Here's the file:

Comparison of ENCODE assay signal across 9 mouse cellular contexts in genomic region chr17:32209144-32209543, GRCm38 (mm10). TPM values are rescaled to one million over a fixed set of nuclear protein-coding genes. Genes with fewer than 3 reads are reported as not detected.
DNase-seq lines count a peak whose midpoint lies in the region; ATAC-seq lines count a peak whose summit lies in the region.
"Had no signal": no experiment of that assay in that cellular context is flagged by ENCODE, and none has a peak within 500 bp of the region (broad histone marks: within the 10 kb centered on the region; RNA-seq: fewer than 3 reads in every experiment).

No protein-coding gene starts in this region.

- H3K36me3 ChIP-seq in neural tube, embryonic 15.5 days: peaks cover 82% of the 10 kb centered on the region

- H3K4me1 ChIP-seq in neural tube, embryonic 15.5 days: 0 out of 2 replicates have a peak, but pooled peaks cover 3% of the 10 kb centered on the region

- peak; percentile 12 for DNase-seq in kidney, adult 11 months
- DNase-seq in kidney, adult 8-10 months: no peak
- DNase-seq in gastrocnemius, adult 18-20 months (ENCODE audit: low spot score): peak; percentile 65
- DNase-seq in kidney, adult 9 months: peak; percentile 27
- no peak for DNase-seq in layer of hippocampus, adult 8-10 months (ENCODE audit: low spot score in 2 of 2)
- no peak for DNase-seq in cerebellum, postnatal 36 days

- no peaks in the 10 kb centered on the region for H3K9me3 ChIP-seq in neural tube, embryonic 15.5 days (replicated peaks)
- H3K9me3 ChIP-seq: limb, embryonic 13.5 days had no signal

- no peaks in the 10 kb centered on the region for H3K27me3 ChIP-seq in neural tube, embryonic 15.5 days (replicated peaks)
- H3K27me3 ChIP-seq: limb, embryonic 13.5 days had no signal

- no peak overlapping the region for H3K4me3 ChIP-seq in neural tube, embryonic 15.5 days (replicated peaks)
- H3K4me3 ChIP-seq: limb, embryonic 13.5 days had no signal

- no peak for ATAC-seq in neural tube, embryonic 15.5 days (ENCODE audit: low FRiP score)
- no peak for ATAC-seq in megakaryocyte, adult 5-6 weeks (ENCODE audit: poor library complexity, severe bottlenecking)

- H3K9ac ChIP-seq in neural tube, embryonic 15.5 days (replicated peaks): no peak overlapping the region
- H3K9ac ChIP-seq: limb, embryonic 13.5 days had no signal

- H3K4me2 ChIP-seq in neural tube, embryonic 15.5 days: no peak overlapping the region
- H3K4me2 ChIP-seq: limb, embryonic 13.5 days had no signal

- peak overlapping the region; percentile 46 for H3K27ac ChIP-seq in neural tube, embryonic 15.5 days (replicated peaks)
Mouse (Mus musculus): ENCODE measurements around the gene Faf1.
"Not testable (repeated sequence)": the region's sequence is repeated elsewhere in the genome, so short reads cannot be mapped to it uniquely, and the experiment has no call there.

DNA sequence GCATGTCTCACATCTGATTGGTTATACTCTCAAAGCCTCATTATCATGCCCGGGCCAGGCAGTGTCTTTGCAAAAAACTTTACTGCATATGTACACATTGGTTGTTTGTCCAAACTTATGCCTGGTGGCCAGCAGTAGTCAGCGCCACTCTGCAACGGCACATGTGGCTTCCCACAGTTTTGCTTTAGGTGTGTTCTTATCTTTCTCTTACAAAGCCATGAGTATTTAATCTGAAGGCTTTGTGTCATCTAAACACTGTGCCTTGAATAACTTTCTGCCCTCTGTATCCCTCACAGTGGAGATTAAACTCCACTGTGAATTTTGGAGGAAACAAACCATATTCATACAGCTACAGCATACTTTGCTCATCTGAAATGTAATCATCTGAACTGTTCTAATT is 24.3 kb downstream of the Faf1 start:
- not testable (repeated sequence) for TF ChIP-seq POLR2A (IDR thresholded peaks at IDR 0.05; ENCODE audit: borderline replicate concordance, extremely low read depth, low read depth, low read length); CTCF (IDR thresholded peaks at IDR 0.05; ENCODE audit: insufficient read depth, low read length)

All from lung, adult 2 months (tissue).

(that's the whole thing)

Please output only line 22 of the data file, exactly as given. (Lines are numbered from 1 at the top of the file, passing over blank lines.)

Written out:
- H3K9ac ChIP-seq: limb, embryonic 13.5 days had no signal